The Supreme Court of Virginia has confirmed the public’s right to use and enjoy Cape Henry beach. In two opinions issued Thursday, the court ruled that because the public has used and the city has maintained Cape Henry beach for decades, the City of Virginia Beach holds a recreational and maintenance easement on the beach.
“In the present case, there is ample evidence that the public has used the entirety of Cape Henry Beach since 1926, the City has patrolled and maintained the property for over 30 years, and the Condo Association never objected to the City’s exercise of dominion and control,” Justice Cleo E. Powell wrote in the majority opinion. “Thus, there is sufficient evidence proving that there was an implied dedication [of an easement] and acceptance thereof by the City.”
The court cited testimony that the city has patrolled Cape Henry beach since at least 1976 and that the city has maintained the beach since at least 1980, including daily garbage removal, raking the beach, grading the beach and annually planting new beach grass and removing dead sea life. The court noted that Cape Henry was sometimes so crowded with people enjoying the beach that maintenance workers couldn’t drive vehicles on it.
City Attorney Mark D. Stiles said he was pleased with the court’s ruling: “We have said all along that Virginia Beach residents have the absolute right to enjoy Cape Henry beach, as they have for many years.”
The Supreme Court ruled 4-3 in favor of the city. It ruled against the city on one narrow point. The court ordered a new hearing to determine how much the city must pay to the Lynnhaven Dunes Condominium Association for riparian or littoral rights – that is, a property owner’s right to enjoy the water adjacent to his property. The city will argue that the value of these rights at Cape Henry is minimal based on existing public use.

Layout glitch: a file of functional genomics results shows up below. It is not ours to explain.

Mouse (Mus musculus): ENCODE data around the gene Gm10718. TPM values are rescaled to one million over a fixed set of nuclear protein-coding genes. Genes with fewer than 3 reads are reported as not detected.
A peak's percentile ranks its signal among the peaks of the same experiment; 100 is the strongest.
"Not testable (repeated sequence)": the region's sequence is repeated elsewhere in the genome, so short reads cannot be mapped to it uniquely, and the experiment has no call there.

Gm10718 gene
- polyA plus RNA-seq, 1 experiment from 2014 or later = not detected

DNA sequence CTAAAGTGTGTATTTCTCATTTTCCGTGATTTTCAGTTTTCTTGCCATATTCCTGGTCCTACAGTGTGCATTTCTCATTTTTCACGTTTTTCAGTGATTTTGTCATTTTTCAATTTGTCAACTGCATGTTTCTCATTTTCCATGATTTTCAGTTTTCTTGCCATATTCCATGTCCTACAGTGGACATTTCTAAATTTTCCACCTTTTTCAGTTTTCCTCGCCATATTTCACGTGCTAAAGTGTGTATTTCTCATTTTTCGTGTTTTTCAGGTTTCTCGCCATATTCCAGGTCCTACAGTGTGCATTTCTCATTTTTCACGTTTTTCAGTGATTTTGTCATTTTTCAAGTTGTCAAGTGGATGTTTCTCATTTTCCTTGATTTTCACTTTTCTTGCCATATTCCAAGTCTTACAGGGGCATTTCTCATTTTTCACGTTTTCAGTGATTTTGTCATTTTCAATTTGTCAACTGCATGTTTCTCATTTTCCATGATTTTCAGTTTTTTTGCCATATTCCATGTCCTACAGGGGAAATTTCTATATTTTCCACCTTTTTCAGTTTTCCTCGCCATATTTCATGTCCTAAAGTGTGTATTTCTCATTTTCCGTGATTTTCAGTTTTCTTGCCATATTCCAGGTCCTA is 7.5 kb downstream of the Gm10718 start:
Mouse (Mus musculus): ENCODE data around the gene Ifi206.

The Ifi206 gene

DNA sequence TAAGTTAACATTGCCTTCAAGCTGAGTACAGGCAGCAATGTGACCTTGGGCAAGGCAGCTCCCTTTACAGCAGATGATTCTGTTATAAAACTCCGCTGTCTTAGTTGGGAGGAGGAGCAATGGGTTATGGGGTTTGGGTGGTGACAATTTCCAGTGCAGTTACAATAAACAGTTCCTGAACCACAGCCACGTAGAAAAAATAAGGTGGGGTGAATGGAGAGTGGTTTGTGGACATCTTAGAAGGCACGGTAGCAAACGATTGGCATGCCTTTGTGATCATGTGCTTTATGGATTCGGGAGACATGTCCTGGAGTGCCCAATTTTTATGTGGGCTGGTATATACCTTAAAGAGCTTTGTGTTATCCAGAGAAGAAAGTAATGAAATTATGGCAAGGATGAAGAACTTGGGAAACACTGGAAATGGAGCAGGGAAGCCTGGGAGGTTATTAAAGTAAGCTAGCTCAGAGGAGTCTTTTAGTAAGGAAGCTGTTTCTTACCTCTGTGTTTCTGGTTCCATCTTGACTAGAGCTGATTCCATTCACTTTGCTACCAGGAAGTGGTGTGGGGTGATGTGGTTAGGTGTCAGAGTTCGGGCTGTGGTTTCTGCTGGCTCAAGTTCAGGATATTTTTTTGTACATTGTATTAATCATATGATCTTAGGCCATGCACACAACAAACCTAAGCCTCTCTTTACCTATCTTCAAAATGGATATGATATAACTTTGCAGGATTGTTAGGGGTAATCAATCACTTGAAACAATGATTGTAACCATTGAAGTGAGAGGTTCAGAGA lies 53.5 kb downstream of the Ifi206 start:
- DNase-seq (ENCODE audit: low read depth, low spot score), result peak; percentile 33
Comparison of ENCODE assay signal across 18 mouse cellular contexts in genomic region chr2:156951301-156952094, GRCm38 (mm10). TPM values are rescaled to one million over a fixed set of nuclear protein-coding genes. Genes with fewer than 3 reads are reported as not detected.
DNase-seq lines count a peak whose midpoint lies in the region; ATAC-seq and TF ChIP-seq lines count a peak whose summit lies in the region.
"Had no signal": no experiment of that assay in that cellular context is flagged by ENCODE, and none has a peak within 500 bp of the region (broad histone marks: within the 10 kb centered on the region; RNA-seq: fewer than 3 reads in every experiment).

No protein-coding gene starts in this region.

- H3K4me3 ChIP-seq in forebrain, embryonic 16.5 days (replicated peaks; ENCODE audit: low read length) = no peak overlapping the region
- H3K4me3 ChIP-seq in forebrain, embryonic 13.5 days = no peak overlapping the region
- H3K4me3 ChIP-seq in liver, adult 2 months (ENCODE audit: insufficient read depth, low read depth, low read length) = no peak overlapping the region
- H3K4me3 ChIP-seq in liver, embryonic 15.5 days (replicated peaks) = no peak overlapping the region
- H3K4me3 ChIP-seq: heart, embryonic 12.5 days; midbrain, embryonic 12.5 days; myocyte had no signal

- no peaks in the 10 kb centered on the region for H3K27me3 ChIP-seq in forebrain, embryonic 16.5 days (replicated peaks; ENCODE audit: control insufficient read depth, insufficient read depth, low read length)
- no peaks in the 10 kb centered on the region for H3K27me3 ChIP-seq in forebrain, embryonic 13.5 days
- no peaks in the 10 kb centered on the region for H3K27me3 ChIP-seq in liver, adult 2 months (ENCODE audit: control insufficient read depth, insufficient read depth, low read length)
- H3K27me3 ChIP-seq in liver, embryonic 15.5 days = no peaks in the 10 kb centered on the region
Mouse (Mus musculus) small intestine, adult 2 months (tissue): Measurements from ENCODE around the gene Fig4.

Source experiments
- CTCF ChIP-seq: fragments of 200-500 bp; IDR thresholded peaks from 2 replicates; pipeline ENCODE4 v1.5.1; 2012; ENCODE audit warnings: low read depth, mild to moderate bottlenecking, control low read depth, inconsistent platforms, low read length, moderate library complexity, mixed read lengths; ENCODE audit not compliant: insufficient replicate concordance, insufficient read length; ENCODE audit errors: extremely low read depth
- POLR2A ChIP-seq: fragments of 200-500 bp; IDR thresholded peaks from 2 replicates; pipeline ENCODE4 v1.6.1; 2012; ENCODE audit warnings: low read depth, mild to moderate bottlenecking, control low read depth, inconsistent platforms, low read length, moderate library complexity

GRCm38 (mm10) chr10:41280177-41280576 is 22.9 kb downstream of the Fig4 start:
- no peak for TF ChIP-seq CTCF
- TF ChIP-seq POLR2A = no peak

The case began in 2009 when the city filed suit in Virginia Beach Circuit Court for two purposes:
· To allow for sand replenishment at Cape Henry beach. At the time, the beach was severely eroded. Homes, condominiums and public infrastructure along that stretch were threatened by nor’easters.
· To re-affirm the public’s right to enjoy Cape Henry beach. Four property owners had claimed the beach was private and had posted signs forbidding the public to enter. The city asserted a public recreation and maintenance easement stretches across the beach.
Cape Henry beach extends for two miles along the Chesapeake Bay, from the Lesner Bridge to First Landing State Park. The city filed lawsuits against four landowners to affirm the public’s rights. All other landowners at Cape Henry had previously confirmed the public’s rights by granting express easements.
The full text of the Supreme Court opinions are here, at the court’s website. The cases are 3232 Page Avenue Condominium Unit Owners Association v. City of Virginia Beach, and Lynnhaven Dunes Condominium Association v. City of Virginia Beach.
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